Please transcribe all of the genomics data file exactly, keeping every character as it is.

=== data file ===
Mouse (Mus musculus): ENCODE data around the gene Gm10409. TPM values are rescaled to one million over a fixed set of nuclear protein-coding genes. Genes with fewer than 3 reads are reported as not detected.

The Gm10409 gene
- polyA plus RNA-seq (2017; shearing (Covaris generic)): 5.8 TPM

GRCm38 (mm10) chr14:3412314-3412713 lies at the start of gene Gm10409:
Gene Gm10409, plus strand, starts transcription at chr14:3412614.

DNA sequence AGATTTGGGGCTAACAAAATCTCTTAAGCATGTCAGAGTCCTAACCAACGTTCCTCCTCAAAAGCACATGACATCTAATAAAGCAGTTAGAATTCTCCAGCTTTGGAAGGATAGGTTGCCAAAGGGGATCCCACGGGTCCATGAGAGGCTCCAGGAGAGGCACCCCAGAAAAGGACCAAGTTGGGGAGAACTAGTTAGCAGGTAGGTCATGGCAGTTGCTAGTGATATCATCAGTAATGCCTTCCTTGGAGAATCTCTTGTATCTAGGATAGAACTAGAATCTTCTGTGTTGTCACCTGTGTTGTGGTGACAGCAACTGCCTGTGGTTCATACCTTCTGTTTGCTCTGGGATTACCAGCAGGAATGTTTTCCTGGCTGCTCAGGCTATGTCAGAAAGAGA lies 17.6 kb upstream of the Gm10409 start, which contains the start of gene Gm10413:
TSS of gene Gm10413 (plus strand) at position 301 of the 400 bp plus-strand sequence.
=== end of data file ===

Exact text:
Mouse (Mus musculus): ENCODE data around the gene Gm10409. TPM values are rescaled to one million over a fixed set of nuclear protein-coding genes. Genes with fewer than 3 reads are reported as not detected.

The Gm10409 gene
- polyA plus RNA-seq (2017; shearing (Covaris generic)): 5.8 TPM

GRCm38 (mm10) chr14:3412314-3412713 lies at the start of gene Gm10409:
Gene Gm10409, plus strand, starts transcription at chr14:3412614.

DNA sequence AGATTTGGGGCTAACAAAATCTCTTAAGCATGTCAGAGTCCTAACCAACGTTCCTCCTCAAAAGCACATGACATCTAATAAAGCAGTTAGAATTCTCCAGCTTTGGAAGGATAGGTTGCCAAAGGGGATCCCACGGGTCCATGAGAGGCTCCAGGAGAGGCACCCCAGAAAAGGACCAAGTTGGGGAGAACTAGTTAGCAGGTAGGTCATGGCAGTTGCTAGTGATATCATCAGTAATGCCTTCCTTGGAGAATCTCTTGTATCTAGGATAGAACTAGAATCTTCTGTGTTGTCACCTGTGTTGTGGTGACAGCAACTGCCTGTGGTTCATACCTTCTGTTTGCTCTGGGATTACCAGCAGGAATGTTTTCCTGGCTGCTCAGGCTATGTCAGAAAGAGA lies 17.6 kb upstream of the Gm10409 start, which contains the start of gene Gm10413:
TSS of gene Gm10413 (plus strand) at position 301 of the 400 bp plus-strand sequence.